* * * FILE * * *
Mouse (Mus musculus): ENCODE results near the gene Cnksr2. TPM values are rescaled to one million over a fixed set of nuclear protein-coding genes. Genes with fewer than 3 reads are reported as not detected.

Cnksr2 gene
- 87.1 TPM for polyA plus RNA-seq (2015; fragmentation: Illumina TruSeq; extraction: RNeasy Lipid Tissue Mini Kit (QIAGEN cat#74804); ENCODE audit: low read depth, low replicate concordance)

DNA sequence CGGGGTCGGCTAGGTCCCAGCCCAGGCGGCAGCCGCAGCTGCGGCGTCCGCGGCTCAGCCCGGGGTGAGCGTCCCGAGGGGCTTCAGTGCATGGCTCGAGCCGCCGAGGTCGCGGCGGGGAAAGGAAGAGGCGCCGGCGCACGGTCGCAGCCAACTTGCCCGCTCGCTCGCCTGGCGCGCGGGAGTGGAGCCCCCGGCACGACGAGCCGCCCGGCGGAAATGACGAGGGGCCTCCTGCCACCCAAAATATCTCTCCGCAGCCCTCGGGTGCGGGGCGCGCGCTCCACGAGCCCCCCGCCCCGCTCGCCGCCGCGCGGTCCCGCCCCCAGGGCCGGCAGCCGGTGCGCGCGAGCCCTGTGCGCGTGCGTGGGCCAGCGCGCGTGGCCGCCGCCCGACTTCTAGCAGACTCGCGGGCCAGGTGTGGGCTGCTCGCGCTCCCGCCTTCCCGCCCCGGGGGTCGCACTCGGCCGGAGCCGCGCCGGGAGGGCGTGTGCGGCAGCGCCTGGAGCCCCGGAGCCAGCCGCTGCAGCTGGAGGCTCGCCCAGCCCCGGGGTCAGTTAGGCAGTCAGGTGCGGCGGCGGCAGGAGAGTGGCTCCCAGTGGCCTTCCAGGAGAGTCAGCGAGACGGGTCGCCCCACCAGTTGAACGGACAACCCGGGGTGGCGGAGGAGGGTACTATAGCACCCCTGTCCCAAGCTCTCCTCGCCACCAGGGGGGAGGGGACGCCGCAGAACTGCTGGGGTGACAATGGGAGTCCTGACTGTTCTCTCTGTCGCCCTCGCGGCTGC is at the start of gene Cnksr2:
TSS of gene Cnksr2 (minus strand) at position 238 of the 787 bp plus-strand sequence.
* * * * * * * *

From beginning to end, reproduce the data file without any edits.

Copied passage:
Mouse (Mus musculus): ENCODE results near the gene Cnksr2. TPM values are rescaled to one million over a fixed set of nuclear protein-coding genes. Genes with fewer than 3 reads are reported as not detected.

Cnksr2 gene
- 87.1 TPM for polyA plus RNA-seq (2015; fragmentation: Illumina TruSeq; extraction: RNeasy Lipid Tissue Mini Kit (QIAGEN cat#74804); ENCODE audit: low read depth, low replicate concordance)

DNA sequence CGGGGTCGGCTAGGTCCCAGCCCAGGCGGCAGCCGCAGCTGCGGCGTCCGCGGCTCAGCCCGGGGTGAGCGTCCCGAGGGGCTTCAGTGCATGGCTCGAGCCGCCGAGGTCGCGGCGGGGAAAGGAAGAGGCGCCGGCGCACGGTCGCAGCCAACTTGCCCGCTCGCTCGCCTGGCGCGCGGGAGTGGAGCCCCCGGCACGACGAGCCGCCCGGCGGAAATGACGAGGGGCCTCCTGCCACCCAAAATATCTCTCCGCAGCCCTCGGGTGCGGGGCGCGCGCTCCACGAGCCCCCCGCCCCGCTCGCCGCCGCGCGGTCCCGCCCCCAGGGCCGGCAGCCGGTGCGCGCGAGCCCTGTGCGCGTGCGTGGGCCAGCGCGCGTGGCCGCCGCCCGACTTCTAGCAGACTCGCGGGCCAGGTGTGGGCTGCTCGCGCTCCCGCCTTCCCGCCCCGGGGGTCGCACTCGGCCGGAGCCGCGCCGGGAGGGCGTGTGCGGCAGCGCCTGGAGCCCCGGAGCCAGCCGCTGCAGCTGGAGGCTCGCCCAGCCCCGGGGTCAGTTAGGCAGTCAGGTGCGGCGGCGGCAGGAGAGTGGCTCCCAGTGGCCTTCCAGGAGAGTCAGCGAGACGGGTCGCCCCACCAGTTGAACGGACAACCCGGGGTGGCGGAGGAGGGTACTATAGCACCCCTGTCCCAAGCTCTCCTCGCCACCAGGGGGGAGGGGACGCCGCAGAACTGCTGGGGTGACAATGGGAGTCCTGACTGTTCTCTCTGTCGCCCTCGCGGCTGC is at the start of gene Cnksr2:
TSS of gene Cnksr2 (minus strand) at position 238 of the 787 bp plus-strand sequence.